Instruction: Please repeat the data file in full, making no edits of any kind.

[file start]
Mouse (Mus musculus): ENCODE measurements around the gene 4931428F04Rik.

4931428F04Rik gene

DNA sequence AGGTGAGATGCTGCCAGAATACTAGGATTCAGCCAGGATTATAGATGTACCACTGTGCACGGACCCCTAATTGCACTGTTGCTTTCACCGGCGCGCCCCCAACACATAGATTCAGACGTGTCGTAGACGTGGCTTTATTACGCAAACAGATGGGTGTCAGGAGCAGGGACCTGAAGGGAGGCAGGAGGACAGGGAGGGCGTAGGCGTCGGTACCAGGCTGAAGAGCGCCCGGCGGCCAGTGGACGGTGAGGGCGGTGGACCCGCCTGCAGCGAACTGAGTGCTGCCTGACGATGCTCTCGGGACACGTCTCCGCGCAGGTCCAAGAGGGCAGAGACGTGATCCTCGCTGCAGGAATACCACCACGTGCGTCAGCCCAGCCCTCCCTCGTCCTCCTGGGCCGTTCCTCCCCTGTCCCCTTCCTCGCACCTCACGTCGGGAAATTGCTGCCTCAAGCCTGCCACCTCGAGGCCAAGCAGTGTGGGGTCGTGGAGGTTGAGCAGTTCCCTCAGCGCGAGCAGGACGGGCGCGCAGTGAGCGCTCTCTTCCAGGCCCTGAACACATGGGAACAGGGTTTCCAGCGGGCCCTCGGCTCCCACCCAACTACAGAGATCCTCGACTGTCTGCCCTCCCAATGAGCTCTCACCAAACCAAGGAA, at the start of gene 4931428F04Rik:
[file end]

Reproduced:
Mouse (Mus musculus): ENCODE measurements around the gene 4931428F04Rik.

4931428F04Rik gene

DNA sequence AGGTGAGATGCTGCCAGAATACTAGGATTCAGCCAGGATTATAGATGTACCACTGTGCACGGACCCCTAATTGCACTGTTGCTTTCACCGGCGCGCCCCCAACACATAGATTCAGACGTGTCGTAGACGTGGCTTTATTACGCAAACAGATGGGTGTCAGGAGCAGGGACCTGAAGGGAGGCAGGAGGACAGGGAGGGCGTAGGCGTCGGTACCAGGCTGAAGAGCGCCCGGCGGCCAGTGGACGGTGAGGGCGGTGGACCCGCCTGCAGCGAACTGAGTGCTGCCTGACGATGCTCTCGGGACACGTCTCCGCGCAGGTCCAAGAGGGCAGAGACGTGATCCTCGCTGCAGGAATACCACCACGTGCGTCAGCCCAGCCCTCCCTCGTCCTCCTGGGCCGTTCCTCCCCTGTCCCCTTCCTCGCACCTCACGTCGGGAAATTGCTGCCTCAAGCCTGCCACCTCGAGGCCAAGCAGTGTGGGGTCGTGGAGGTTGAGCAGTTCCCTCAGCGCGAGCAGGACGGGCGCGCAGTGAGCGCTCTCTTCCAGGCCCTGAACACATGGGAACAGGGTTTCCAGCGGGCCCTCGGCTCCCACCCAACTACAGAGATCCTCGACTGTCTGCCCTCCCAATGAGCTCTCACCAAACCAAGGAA, at the start of gene 4931428F04Rik: